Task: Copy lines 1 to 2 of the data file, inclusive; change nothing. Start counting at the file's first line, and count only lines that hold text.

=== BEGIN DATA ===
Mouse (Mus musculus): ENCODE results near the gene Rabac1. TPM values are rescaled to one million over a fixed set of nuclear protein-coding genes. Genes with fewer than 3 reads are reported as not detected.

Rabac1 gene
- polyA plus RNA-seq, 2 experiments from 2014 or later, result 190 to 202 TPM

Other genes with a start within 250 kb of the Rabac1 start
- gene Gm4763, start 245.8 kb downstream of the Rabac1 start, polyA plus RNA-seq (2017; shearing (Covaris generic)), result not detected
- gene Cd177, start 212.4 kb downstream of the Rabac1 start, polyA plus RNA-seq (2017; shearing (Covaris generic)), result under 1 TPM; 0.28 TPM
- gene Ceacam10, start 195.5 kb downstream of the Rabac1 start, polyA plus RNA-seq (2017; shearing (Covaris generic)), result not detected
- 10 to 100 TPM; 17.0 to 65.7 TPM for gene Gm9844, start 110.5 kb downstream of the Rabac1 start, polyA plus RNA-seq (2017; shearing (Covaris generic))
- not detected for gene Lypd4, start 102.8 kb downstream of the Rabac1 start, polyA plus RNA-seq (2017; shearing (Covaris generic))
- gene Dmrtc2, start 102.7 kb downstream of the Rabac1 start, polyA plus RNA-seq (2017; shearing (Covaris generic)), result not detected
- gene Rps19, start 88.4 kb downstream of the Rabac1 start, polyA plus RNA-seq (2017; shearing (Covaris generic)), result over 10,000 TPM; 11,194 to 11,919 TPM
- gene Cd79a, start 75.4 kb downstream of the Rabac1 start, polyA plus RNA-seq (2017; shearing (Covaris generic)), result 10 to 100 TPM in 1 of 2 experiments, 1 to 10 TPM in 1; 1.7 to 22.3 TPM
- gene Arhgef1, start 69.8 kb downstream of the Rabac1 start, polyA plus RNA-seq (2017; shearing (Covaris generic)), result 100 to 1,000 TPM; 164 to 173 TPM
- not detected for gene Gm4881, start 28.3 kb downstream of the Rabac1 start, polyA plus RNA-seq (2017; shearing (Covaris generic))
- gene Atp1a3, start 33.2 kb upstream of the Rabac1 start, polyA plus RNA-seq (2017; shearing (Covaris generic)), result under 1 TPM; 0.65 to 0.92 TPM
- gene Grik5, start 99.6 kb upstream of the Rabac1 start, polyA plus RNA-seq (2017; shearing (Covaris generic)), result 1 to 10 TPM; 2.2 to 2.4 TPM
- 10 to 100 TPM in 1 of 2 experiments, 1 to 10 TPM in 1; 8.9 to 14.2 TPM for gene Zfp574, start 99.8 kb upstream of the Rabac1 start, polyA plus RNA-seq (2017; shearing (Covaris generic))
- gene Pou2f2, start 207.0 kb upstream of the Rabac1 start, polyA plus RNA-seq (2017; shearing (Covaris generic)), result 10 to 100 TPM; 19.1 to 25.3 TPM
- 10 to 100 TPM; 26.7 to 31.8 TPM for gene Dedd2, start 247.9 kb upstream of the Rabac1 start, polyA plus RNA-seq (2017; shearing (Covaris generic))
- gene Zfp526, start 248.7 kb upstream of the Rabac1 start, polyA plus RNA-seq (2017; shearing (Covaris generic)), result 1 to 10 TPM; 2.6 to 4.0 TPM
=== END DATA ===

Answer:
Mouse (Mus musculus): ENCODE results near the gene Rabac1. TPM values are rescaled to one million over a fixed set of nuclear protein-coding genes. Genes with fewer than 3 reads are reported as not detected.

Rabac1 gene